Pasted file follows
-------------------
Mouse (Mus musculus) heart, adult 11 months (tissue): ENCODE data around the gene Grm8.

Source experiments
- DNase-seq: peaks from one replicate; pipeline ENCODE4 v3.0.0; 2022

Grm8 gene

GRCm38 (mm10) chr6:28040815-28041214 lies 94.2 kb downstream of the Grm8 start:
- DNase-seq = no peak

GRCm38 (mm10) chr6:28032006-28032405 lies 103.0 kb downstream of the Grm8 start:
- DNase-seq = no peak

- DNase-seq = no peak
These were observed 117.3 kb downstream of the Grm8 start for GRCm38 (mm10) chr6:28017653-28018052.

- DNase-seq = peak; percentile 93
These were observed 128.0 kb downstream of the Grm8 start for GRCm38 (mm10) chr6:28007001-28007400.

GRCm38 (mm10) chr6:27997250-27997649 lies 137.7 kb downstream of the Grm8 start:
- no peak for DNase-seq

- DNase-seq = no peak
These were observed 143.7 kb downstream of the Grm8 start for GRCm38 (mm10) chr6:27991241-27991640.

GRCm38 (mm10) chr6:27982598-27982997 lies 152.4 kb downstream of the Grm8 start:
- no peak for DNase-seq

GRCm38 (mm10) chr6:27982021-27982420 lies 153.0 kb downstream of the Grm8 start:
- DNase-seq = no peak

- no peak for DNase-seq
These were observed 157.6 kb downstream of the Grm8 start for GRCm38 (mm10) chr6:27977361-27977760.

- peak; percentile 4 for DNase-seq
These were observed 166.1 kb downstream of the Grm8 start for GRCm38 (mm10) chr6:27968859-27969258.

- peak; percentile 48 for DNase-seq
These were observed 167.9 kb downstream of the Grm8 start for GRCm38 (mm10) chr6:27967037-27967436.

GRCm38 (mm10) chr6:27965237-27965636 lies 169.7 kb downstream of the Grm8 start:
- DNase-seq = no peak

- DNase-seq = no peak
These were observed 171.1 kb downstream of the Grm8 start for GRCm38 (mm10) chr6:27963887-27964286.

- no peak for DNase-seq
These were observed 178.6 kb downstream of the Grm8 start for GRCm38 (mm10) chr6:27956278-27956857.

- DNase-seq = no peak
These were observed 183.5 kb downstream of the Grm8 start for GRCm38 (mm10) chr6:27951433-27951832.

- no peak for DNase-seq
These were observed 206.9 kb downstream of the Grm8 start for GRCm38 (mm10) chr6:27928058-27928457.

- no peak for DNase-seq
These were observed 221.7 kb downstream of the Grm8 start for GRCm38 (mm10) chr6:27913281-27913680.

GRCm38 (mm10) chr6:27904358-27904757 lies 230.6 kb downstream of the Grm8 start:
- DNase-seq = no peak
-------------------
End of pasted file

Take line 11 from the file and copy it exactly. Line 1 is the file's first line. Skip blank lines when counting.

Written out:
- DNase-seq = peak; percentile 93